Emery
v.
Comm'r of Internal Revenue

Tax Court of the United States.Oct 31, 1945
5 T.C. 1006 (U.S.T.C. 1945)
5 T.C. 1006T.C.

Docket No. 5722.

1945-10-31

ELSIE C. EMERY, PETITIONER, v. COMMISSIONER OF INTERNAL REVENUE, RESPONDENT.

Robert A. B. Cook, Esq., J. N. Welch, Esq., and Lawrence E. Green, Esq., for the petitioner. James T. Haslam, Esq., for the respondent.


1. Petitioner during the taxable years 1939, 1940, and 1941 was a beneficiary of five trusts created in 1937 by her husband. The trustee of each trust was to pay petitioner a certain sum per month for life ‘first out of income and thereafter out of principal, if necessary.‘ The excess income during petitioner's life was to be paid to such charities ‘as may be designated by the Donor‘ and petitioner. Each trust vested petitioner ‘with full power and authority to cancel or revoke this trust at any time in whole or in part‘ and in the event of such cancellation or revocation, the trustee was to pay petitioner ‘the whole of the principal of the trust fund * * * free and discharged of all trusts.‘ Held, all of the income of the five trusts for the taxable years in question is taxable to petitioner.

2. Petitioner for 1939 omitted from her gross income an amount in excess of 25 percent of the amount stated in her return. The deficiency notice was mailed within five years after the return was filed. Held, the assessment of the deficiency for 1939 is not barred by the statute of limitations. Robert A. B. Cook, Esq., J. N. Welch, Esq., and Lawrence E. Green, Esq., for the petitioner. James T. Haslam, Esq., for the respondent.

This proceeding involves the determination by the respondent against petitioner of deficiencies in income tax for the calendar years 1939, 1940, and 1941 of $3,204.24, $3,575.60, and $9,934.30, respectively.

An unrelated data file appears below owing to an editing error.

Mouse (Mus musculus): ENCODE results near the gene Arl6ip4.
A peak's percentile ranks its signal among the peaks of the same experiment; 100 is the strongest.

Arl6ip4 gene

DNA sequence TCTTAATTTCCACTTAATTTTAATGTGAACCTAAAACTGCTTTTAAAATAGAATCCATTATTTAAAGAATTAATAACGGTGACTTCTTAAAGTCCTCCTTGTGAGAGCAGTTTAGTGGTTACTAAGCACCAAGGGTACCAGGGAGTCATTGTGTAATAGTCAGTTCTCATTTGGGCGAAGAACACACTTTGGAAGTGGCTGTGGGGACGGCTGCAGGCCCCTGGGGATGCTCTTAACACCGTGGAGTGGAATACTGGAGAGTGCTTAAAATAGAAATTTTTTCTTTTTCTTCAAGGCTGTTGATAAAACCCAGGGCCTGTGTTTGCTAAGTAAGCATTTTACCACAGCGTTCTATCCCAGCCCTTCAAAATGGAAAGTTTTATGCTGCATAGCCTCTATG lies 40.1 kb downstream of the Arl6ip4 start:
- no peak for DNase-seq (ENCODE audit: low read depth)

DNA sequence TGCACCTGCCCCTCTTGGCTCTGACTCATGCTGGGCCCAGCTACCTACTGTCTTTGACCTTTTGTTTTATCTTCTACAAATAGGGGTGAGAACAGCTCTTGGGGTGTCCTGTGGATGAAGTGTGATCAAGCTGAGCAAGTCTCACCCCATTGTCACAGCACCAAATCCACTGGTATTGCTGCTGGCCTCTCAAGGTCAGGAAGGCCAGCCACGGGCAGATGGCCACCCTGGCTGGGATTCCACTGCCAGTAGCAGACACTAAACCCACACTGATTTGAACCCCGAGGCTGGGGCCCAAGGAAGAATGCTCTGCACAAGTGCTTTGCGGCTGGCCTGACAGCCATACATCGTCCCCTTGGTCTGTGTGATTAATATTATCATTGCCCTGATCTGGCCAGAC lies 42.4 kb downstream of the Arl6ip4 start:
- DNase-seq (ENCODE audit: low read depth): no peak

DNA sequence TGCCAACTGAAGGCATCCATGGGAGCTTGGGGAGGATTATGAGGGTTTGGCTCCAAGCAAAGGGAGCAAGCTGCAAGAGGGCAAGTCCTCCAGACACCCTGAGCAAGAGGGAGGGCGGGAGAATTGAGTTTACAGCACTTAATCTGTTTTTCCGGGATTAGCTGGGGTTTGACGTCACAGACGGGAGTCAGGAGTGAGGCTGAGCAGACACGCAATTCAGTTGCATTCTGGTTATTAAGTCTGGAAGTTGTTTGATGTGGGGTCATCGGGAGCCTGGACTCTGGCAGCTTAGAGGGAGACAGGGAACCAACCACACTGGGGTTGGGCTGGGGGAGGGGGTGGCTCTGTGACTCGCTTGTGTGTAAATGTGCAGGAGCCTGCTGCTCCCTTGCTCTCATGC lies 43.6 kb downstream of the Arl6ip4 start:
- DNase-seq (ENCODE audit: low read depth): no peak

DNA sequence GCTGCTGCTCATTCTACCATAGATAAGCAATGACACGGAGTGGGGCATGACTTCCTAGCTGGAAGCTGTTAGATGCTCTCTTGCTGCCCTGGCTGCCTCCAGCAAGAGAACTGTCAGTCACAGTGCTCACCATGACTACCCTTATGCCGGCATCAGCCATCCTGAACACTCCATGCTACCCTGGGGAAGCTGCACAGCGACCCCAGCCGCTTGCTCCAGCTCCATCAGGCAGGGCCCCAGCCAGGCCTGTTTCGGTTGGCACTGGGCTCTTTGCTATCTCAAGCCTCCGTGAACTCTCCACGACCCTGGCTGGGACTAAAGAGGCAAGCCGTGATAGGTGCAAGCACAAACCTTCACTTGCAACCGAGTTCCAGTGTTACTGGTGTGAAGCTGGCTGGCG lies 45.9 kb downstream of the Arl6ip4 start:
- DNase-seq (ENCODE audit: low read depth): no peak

The deficiencies are due primarily to the respondent's determination that the net income as disclosed by petitioner's returns for the years involved should be increased on account of ‘Income from fiduciaries‘ of $28,943.62, $17,999.99, and $18,770 for the years 1939, 1940, and 1941, respectively. For the year 1941 the respondent also determined that petitioner's net income as reported should be increased by $3.73 on account of a net long term capital loss adjustment. Because of these increases in income the respondent allowed petitioner, under section 23(o) of the Internal Revenue Code, additional deductions for contributions in each year limited to 15 percent of petitioner's net income as so adjusted.

In the statement attached to the deficiency notice the respondent explained the increase for 1939, in part, as follows:

The increase, $28,943.62, reflects a recomputation of distributable taxable income from the Trusts under indenture of Allan C. Emery * * * .

It is the opinion of this office that the entire income of the five trusts created by your husband, Allan C. Emery is taxable to you for the reason that you had the power and authority to cancel or revoke the trusts at any time or times in whole or in part; also to amend or alter the trusts in such manner and at such time or times as you may see fit. In the event of cancellation or revocation of the trusts the trustee shall pay the principal to you.

The trust instruments provided for the payment of $300.00 a month as an annuity either out of income or principal to you. Subject to this annuity any and all funds of the trust estates and any and all income derived therefrom which shall be paid, applied, or set aside by the trustees shall be used exclusively for such religious, charitable, or educational purposes as may be designated by you and your husband or your survivors.